of half open tcp connections.

The original scenario was a server machine running processes as NIS user that
received information from many (>500 remote processes), the server crashed, the
remote processes were still trying to communicate with server as it was
rebooting.  The server machine hung at the step where ypbind was trying to
start.  The portmapper would not respond.  While sniffing network, we made an
approximate guess that it took more than 4 RPC requests per second to hang the
system.

Hope this helps.  Thank you for your assistance
Comment 7 Steve Dickson 2005-07-27 10:49:28 EDT
hmm... Adding NIS into the picture make things a bit more interesting... ;-)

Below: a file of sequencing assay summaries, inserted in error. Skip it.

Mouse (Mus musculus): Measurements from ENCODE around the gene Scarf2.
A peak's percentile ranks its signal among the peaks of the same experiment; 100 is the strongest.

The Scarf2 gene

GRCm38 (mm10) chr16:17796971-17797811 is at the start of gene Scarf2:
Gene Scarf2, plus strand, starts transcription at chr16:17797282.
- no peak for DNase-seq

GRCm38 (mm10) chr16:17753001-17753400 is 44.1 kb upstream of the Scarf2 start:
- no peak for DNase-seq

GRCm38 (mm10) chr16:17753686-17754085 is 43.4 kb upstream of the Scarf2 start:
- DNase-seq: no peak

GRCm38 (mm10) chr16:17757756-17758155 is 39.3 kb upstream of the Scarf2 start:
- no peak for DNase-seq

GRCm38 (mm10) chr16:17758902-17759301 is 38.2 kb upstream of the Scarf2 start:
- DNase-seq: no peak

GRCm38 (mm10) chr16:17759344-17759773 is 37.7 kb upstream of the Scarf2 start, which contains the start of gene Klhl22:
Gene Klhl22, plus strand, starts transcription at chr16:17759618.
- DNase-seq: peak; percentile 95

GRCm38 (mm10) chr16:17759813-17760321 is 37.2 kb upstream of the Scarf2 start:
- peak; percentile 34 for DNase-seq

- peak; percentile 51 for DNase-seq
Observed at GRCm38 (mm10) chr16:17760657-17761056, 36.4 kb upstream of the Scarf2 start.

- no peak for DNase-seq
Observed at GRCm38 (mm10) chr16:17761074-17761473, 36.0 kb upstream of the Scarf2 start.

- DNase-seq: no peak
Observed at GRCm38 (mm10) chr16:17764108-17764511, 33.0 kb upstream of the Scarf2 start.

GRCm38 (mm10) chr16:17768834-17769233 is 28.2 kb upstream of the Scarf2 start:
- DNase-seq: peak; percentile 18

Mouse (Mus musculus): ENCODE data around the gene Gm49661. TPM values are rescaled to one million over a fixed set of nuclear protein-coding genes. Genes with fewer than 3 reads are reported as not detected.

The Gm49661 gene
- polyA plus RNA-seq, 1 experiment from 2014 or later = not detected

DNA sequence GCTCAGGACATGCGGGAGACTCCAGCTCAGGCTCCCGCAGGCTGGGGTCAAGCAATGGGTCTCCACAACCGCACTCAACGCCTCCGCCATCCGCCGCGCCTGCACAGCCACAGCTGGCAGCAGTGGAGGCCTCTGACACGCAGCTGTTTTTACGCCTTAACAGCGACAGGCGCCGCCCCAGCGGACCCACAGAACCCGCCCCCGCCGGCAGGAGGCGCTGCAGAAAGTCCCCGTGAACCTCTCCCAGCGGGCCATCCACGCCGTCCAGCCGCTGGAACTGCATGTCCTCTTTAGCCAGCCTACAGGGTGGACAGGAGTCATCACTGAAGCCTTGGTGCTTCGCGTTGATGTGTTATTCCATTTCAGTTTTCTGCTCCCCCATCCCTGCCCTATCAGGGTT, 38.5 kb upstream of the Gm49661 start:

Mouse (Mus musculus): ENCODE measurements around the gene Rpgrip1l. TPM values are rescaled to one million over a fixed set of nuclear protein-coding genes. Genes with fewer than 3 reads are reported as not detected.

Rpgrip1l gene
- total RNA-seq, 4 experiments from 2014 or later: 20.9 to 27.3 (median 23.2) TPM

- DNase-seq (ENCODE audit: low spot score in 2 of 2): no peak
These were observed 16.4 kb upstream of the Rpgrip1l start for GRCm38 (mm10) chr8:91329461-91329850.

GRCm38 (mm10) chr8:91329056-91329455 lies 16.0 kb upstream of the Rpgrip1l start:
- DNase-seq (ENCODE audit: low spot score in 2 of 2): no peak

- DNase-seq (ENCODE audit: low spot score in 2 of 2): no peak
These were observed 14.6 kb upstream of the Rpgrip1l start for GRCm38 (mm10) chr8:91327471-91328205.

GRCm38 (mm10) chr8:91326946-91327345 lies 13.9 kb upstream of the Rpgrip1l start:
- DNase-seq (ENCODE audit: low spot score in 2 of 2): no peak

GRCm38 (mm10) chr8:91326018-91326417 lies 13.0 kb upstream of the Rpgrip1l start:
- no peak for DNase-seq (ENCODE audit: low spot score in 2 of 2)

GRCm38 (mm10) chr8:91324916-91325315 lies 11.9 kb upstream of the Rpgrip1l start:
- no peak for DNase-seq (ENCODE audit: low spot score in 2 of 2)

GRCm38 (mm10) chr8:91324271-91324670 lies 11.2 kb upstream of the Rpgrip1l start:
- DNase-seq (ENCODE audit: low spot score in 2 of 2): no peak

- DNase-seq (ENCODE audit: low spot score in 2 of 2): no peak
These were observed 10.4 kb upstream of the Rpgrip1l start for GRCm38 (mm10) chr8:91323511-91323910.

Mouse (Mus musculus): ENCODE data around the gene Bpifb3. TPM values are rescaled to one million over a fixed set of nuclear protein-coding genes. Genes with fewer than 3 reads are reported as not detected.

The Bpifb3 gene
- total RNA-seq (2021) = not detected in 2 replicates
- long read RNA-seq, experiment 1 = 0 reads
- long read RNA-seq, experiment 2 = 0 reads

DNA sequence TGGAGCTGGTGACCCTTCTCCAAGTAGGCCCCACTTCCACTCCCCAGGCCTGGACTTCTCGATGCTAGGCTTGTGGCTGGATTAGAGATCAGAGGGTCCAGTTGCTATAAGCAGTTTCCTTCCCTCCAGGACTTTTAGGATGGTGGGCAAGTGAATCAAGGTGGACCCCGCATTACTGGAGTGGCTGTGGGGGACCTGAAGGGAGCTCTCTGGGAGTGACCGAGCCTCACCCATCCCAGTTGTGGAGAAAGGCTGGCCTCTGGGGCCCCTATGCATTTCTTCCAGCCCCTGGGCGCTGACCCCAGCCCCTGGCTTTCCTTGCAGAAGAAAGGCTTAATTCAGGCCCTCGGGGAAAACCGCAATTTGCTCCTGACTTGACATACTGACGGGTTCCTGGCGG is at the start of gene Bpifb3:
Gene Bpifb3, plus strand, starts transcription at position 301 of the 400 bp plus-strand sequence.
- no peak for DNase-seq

But I'm still thinking this might be an exhaustion of privilege port issue.

A couple of things... One, where there any error messages in either the
server's or client's /var/log/messages file? Secondly would it be possible
to get a system trace (i.e. echo t > /proc/sysrq-trigger; which shows up
in /var/log/messages) from both the client and server machines?
Comment 8 RHEL Product and Program Management 2007-10-19 14:57:22 EDT
This bug is filed against RHEL 3, which is in maintenance phase.
During the maintenance phase, only security errata and select mission
critical bug fixes will be released for enterprise products. Since
this bug does not meet that criteria, it is now being closed.
 
For more information of the RHEL errata support policy, please visit:
http://www.redhat.com/security/updates/errata/
 
If you feel this bug is indeed mission critical, please contact your
support representative. You may be asked to provide detailed
information on how this bug is affecting you.